Big Oil has never had it so good, and its immediate priority is rewarding shareholders.
The world’s largest energy companies, including TotalEnergies SE, Exxon Mobil Corp. and Chevron Corp. are ramping up buyback programs despite criticism that they are not moving swiftly enough to increase oil and gas output as high fuel prices pinch consumers worldwide.
Exxon Mobil, Chevron, Shell Plc and TotalEnergies produced a combined profit of $51 billion, with Exxon Mobil topping the pile at $18 billion.
BP is set to report on Aug. 2.
That money is increasingly going into shareholder buybacks, which are frequently criticized by investor advocates as a less desirable use of funds than business investment.
Exxon Mobil, Chevron, Shell and Total returned a total of $23 billion to shareholders in the second quarter in dividends and share repurchases, based on Reuters calculations.
Companies are prioritizing returning cash to investors rather than investing in new oil and gas production, and keeping their eye on capital discipline and the long-term shift to low carbon energy.
Chevron boosted its annual buyback plans to a range of $10 billion to $15 billion, up from $5 billion to $10 billion. CFO Pierre Breber said the company plans on maintaining a high levels of buybacks “for a number of years,” even if the investment cycle turns.
He added that the company will continue to pay down debt, and said that it can do that as well as increase output and investment.
Exxon Mobil aims to repurchase $30 billion of shares through 2022 and 2023. Shell said it would buy back $6 billion in shares in the current quarter after buying $8.5 billion in the first half.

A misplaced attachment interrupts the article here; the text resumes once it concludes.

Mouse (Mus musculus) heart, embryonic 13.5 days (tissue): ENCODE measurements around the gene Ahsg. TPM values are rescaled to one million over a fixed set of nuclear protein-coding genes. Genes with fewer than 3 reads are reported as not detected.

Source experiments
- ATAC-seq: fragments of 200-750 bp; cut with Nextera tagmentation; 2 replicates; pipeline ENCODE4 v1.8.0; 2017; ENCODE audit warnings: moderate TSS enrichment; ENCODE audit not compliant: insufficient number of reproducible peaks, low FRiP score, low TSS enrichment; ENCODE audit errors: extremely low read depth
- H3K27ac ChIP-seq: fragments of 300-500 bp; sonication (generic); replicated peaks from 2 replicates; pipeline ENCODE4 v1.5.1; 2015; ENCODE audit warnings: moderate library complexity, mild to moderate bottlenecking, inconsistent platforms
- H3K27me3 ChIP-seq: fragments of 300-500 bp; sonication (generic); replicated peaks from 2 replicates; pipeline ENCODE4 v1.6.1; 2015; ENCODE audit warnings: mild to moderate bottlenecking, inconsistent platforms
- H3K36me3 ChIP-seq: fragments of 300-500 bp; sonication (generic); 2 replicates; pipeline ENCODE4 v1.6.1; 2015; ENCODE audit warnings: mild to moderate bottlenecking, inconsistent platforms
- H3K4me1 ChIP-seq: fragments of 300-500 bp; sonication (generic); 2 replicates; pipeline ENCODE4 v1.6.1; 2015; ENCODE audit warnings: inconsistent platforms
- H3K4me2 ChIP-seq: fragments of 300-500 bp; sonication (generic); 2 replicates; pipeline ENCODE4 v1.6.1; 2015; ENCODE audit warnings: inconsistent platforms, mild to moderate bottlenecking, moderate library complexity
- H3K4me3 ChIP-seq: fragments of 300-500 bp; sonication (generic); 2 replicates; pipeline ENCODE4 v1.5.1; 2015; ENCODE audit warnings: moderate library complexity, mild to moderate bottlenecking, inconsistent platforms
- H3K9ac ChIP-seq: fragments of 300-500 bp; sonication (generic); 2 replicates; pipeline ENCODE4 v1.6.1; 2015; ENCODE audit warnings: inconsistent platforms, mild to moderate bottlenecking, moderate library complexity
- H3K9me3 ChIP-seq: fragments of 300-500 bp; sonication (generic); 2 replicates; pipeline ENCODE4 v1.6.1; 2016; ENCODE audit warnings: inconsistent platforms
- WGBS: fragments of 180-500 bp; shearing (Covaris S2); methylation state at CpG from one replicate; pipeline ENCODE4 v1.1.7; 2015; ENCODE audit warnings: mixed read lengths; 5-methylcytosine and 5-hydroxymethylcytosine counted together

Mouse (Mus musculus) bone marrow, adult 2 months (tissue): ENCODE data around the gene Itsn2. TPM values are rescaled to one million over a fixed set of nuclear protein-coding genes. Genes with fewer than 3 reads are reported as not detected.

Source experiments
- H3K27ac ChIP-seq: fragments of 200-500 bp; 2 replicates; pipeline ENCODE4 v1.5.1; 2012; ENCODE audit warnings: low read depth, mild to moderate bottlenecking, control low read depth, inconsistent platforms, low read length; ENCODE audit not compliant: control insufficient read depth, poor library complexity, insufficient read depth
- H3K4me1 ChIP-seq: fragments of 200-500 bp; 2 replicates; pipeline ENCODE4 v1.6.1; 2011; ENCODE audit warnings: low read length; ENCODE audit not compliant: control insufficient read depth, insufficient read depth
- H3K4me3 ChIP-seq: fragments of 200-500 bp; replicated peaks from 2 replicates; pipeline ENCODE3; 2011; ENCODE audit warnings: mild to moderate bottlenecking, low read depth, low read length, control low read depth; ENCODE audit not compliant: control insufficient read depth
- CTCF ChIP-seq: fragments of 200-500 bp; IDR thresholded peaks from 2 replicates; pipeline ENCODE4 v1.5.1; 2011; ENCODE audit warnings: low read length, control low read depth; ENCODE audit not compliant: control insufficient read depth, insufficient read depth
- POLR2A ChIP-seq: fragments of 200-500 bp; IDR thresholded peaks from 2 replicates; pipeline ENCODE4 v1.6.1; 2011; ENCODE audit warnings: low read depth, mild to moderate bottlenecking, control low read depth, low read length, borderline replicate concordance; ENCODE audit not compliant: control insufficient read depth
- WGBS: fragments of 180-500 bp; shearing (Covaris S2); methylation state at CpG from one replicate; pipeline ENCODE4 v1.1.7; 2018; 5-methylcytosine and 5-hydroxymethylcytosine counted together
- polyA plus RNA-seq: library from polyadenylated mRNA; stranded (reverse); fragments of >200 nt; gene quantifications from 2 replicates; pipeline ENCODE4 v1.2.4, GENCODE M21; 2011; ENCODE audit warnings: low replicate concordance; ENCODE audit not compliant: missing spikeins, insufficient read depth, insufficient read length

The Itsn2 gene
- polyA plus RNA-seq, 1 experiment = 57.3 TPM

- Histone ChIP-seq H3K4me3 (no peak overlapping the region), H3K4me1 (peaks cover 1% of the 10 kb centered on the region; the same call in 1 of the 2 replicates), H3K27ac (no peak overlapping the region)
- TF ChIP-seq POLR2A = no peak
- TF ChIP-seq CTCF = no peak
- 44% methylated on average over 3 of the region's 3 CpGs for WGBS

The companies are also wary of investor pressure, after years when the oil and gas sector routinely underperformed broad-market indexes. Last year, Exxon Mobil lost an expensive proxy battle against a little-known hedge fund after major institutional shareholders backed a slate of new board members—in part due to the company’s weak returns.
The speed of the economic recovery from the pandemic has caught the energy industry wrong-footed, and shortfalls in supply have been exacerbated by disruptions caused by Russia’s invasion of Ukraine.
This has caused friction with governments that are coming under pressure from voters struggling to pay soaring energy and fuel bills.
Earlier this month, Britain passed a 25% windfall tax on oil and gas producers. TotalEnergies CEO Patrick Pouyanne said the tax would cost his firm $500 million.
U.S. lawmakers have discussed a similar idea, though it faces long odds in Congress.
Shell CEO Ben van Beurden blamed the elevated energy prices on an investment shortfall of around $1 trillion in recent years as well as pressure on companies to move away from oil and gas toward renewables.
“These [profit] margins are not our doing, they are the doing of how global markets play out,” van Beurden told reporters.
In France, TotalEnergies has reduced fuel prices at its service stations, even as Finance Minister Bruno Le Maire ruled out taxing energy companies.
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